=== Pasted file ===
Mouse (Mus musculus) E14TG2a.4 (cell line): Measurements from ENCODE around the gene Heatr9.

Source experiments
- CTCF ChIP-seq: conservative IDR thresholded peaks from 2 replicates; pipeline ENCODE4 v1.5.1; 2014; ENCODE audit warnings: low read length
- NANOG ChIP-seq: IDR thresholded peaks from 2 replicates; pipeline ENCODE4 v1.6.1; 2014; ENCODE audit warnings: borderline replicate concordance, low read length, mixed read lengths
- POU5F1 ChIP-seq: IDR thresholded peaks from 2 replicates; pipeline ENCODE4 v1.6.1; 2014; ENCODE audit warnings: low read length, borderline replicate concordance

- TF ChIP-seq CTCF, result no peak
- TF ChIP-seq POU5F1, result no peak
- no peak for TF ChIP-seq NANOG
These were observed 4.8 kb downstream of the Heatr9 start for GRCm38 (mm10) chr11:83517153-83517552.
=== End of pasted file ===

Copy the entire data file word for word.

Mouse (Mus musculus) E14TG2a.4 (cell line): Measurements from ENCODE around the gene Heatr9.

Source experiments
- CTCF ChIP-seq: conservative IDR thresholded peaks from 2 replicates; pipeline ENCODE4 v1.5.1; 2014; ENCODE audit warnings: low read length
- NANOG ChIP-seq: IDR thresholded peaks from 2 replicates; pipeline ENCODE4 v1.6.1; 2014; ENCODE audit warnings: borderline replicate concordance, low read length, mixed read lengths
- POU5F1 ChIP-seq: IDR thresholded peaks from 2 replicates; pipeline ENCODE4 v1.6.1; 2014; ENCODE audit warnings: low read length, borderline replicate concordance

- TF ChIP-seq CTCF, result no peak
- TF ChIP-seq POU5F1, result no peak
- no peak for TF ChIP-seq NANOG
These were observed 4.8 kb downstream of the Heatr9 start for GRCm38 (mm10) chr11:83517153-83517552.